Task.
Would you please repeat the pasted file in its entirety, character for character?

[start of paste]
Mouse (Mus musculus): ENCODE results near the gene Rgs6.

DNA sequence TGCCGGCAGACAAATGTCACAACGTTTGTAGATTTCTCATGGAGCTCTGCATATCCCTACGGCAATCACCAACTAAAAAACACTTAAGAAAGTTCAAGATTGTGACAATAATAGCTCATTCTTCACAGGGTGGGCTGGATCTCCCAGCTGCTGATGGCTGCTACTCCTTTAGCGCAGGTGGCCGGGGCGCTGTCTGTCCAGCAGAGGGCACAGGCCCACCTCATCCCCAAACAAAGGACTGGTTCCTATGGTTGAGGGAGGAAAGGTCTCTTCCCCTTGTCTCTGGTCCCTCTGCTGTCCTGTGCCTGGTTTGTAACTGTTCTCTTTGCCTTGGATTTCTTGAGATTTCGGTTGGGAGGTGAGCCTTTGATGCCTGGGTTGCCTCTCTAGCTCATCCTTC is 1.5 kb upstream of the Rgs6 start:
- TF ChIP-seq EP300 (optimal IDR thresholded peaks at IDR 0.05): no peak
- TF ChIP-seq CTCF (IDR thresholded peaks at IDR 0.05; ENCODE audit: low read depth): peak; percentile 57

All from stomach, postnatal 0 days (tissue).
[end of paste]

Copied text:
Mouse (Mus musculus): ENCODE results near the gene Rgs6.

DNA sequence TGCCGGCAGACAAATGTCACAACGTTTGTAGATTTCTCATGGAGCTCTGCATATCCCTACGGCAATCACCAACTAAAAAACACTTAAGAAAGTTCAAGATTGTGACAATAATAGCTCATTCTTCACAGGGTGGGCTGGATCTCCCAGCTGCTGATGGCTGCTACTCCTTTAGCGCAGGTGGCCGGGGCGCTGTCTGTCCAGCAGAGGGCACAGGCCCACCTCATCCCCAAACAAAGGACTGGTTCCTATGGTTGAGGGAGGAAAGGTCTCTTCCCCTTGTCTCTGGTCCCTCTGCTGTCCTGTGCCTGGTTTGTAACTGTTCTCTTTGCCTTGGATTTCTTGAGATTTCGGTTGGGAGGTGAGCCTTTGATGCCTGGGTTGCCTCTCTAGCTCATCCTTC is 1.5 kb upstream of the Rgs6 start:
- TF ChIP-seq EP300 (optimal IDR thresholded peaks at IDR 0.05): no peak
- TF ChIP-seq CTCF (IDR thresholded peaks at IDR 0.05; ENCODE audit: low read depth): peak; percentile 57

All from stomach, postnatal 0 days (tissue).